Over the next three months, the uncapped well leaked more than 300 Olympic-sized swimming pools of oil into the Gulf’s waters, making it the biggest oil spill in United States history. The leak pumped out 12 times more oil than the Exxon Valdez spill of 1989.
U.S. Coast Guard fire boats crews battle the blazing remnants of the offshore oil rig Deepwater Horizon on April 21, 2010 near New Orleans. An estimated 1,000 barrels of oil a day were still leaking into the Gulf at the time. Photograph by U.S. Coast Guard via Getty Images
The spill opened many people’s eyes to the risks of drilling for oil in one of the most ecologically rich, culturally important, and economically valuable parts of the world. But 10 years and billions of dollars in cleanup efforts later, many of the same risks that allowed the disaster to occur remain.
“It took the better part of six to seven years [after the disaster] to get in place the inspection of blowout preventers and rules about making drilling plans safer and putting commonsense regulations in place, but those have been rescinded,” says Ian MacDonald, a scientist at Florida State University. “So basically we’re back to where we were in 2010, in terms of regulatory environment.”
And in some ways, more is known now than ever before about the Gulf and how the spill affected its ecosystems.
“We’re just to the point now where we have enough data to recognize things we missed earlier, and there’s still a lot we don’t know,” says Samantha Joye, a marine scientist at the University of Georgia. “This is a marathon, not a sprint.”
Can this kind of spill happen again?
About 17 percent of the U.S.’s total crude oil production comes from offshore projects in the Gulf. Pipelines—26,000 miles of them—connect wells to the processing infrastructure that lines the coast. Before plummeting demand from the coronavirus pandemic drove already-low oil prices lower, the Gulf of Mexico was producing as much crude oil as it had in years.
“Even in times of low prices like today, offshore just keeps going on,” says Gregory Upton, Jr., an energy economist at Louisiana State University.
A severely oiled brown pelican is rescued in Queen Bess Island, Louisiana, after the oil spill.Photograph by Joel Sartore, Nat Geo Image Collection
And drilling for oil in deep offshore waters is inherently dangerous for the people working the platforms, as well as potentially for the environments they’re drilling in.
“Working on the ultra-deep stuff is pretty much like working in outer space,” say Mark Davis, a water law expert at Tulane University.
But conditions on the Deepwater Horizon rig were particularly concerning. After the spill, the commission created by the Obama administration to investigate the spill reached stark, damning conclusions. Many lapses in safety had contributed to the disaster, many of which traced back to a culture both within BP and the industry more broadly that did not value safety enough.
Boats used absorbent booms to corral the Deepwater Horizon oil spill. Photograph by Tyrone Turner, Nat Geo Image Collection
A new agency, the Bureau of Safety and Environmental Enforcement (BSEE), was created to track and enforce offshore drilling safety issues, something that had been handled by the same agency that approved leases to oil companies.
“Before Deepwater, there was this mentality that had set in in the 1990s and 2000s, that the oil and gas industry, as it was going farther offshore, was capable of self-regulating,” says Matt Lee Ashley, a researcher at the Center for American Progress. “Then Deepwater happened and burst that set of assumptions.”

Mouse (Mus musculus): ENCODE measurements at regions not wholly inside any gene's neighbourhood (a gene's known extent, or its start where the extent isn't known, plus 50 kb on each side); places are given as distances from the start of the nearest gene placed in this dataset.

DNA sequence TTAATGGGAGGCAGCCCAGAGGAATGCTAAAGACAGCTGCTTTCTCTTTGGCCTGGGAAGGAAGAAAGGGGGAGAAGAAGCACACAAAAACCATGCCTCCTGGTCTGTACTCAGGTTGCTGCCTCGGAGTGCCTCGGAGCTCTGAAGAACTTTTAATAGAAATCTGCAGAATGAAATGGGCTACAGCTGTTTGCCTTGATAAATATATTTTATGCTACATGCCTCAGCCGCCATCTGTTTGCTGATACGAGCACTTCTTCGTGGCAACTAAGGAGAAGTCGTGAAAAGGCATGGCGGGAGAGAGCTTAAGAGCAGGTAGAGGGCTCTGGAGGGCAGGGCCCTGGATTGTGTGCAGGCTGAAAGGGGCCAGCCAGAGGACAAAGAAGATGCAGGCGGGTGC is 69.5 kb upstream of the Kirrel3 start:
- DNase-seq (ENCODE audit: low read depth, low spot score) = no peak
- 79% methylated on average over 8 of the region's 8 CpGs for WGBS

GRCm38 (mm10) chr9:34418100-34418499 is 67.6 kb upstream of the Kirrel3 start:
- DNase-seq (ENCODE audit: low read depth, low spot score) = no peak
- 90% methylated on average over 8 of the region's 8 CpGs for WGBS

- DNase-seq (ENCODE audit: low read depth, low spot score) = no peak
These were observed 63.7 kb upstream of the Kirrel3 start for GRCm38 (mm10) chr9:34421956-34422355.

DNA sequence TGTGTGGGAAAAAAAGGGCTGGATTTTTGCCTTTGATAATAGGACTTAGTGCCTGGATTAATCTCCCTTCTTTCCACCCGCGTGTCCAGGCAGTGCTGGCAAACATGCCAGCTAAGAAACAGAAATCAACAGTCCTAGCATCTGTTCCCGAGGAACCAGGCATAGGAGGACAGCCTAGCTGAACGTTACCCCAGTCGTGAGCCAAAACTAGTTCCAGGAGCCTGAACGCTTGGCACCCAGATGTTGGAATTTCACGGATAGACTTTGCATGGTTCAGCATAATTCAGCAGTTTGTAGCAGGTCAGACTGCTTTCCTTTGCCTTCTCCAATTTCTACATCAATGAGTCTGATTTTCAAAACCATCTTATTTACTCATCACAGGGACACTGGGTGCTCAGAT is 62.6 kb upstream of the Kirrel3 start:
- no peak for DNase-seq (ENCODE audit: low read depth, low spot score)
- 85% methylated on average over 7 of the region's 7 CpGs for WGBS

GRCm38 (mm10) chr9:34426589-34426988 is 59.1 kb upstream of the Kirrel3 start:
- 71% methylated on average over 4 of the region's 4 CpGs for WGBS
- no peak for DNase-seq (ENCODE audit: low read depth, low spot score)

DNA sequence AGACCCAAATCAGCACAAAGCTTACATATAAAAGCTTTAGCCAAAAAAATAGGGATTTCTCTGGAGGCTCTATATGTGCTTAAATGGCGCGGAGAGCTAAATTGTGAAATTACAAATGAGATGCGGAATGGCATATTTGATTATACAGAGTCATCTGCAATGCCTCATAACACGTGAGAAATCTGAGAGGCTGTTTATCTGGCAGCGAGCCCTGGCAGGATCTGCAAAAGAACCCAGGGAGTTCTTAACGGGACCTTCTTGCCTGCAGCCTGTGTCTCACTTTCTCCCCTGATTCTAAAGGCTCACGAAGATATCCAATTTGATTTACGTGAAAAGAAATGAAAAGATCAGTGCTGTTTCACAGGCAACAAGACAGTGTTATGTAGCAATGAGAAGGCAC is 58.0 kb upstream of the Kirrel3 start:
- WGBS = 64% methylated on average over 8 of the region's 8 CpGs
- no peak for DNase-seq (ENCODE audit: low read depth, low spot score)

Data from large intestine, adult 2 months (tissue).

BSEE announced a new set of safety rules for offshore operations in 2016. Among those rules was one that required blowout protectors—the piece that had failed at Deepwater Horizon—to be inspected by a third party, rather than self-certified by the drilling companies. But many of those rules, as well as other safety practices put in place after the disaster, have been weakened in recent years. Most notably, in 2019 the Trump administration finalized rollbacksof several components of the 2016 rules, including the independent safety certification for blowout protectors and bi-weekly testing.
Inspections and safety checks by BSEE have also declined some 13 percent between 2017 and 2019 and there have been nearly 40 percent less enforcement activities in that time compared to previous years, according to Lee Ashley’s analysis.
Today, more than 50 percent of Gulf oil production comes from ultra-deep wells drilled in 4,500 feet or more of water, compared with about 4,000 feet for Deepwater Horizon. The deeper the well, the more the risk: A 2013 study showed that for every hundred feet deeper a well is drilled, the likelihood of a company self-reported incident like a spill or an injury increased by more than 8 percent.
Terry Garcia, former deputy administrator of the National Oceanic and Atmospheric Administration and a member of a major safety commission convened after the Deepwater Horizon disaster, worries that the safety changes in the years after the disaster didn’t extend broadly enough, either.
“We have this tendency to fight the last war, to prepare for the last incident that occurred,” he says. After the 1989 Exxon Valdez spill, for example, new laws and regulations were enacted to deal with future tanker spills. But that focus on the future didn’t happen for oil rigs, and the next disaster is unlikely to look exactly like Deepwater.
A dead black drum fish floats through oiled waters in Grand Isle, Louisiana.Photograph by Joel Sartore, Nat Geo Image Collection
Another concern, says Scott Eustis, the science director at the Louisiana-based Healthy Gulf, a group that focuses on marine protection, comes from the ever-increasing pressures of climate change. Louisiana, which has the most comprehensive climate adaptation plan in the region, is expecting the number and intensity of major hurricanes to increasewithin the next 50 years. Each storm that blows through the Gulf threatens offshore drilling infrastructure.